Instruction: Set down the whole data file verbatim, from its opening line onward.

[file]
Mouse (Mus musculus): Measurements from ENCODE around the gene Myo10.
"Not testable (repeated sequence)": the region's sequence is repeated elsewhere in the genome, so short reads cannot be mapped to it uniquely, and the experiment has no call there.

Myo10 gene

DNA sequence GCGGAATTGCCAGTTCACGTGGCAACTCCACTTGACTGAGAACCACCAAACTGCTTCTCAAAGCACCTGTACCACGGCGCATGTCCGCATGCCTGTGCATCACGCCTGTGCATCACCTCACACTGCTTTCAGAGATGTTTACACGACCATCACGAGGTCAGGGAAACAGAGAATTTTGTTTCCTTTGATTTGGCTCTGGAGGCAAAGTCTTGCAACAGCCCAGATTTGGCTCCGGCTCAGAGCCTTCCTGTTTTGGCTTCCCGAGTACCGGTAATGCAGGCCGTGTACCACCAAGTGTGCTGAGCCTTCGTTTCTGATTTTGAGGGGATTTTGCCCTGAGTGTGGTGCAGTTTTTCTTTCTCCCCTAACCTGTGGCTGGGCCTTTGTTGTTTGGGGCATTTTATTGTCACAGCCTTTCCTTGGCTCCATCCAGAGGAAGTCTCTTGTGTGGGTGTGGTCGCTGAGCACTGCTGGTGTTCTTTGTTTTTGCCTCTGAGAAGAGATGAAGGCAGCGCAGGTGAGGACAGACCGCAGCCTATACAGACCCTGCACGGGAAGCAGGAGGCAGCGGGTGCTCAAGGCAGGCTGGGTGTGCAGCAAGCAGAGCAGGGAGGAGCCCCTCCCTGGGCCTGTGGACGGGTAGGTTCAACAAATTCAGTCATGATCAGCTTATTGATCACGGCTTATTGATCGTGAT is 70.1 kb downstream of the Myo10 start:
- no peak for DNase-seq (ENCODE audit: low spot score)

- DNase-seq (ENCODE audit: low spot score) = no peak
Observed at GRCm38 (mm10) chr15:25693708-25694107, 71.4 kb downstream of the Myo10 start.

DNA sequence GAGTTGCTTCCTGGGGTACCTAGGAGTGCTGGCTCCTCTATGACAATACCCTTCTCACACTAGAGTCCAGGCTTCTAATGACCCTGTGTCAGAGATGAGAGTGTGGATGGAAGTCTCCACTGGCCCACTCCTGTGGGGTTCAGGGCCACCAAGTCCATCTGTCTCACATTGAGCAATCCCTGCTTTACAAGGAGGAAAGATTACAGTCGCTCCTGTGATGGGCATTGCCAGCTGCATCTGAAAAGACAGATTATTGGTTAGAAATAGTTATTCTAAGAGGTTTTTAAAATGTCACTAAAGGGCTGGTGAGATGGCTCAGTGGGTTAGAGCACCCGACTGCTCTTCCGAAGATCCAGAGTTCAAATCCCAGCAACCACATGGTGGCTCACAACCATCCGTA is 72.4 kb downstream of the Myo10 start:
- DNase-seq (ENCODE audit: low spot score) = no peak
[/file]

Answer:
Mouse (Mus musculus): Measurements from ENCODE around the gene Myo10.
"Not testable (repeated sequence)": the region's sequence is repeated elsewhere in the genome, so short reads cannot be mapped to it uniquely, and the experiment has no call there.

Myo10 gene

DNA sequence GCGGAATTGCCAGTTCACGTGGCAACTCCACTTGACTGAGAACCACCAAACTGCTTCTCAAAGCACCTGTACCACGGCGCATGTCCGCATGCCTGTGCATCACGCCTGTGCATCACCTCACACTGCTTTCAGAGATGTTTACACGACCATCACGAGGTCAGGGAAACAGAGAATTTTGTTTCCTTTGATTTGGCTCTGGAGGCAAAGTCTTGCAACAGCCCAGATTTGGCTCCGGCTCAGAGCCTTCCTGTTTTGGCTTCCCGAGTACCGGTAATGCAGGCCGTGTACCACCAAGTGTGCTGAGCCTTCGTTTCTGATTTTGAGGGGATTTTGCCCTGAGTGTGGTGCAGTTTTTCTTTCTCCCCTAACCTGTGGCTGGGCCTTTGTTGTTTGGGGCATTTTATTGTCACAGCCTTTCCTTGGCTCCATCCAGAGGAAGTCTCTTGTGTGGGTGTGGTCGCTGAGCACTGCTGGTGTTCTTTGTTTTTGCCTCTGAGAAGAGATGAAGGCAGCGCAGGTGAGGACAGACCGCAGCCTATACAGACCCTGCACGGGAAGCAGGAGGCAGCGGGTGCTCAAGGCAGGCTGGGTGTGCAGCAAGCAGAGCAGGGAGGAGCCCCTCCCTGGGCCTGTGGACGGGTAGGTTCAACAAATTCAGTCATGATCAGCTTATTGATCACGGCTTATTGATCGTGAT is 70.1 kb downstream of the Myo10 start:
- no peak for DNase-seq (ENCODE audit: low spot score)

- DNase-seq (ENCODE audit: low spot score) = no peak
Observed at GRCm38 (mm10) chr15:25693708-25694107, 71.4 kb downstream of the Myo10 start.

DNA sequence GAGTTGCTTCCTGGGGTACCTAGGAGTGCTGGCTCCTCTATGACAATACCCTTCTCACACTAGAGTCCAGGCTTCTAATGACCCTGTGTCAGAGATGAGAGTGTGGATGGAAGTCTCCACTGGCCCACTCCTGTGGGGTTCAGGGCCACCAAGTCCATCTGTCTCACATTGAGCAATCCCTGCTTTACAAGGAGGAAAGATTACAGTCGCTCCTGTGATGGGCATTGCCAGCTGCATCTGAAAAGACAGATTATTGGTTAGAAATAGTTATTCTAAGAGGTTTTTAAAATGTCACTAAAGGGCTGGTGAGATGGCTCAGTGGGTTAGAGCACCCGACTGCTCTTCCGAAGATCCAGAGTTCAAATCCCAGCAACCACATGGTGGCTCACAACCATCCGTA is 72.4 kb downstream of the Myo10 start:
- DNase-seq (ENCODE audit: low spot score) = no peak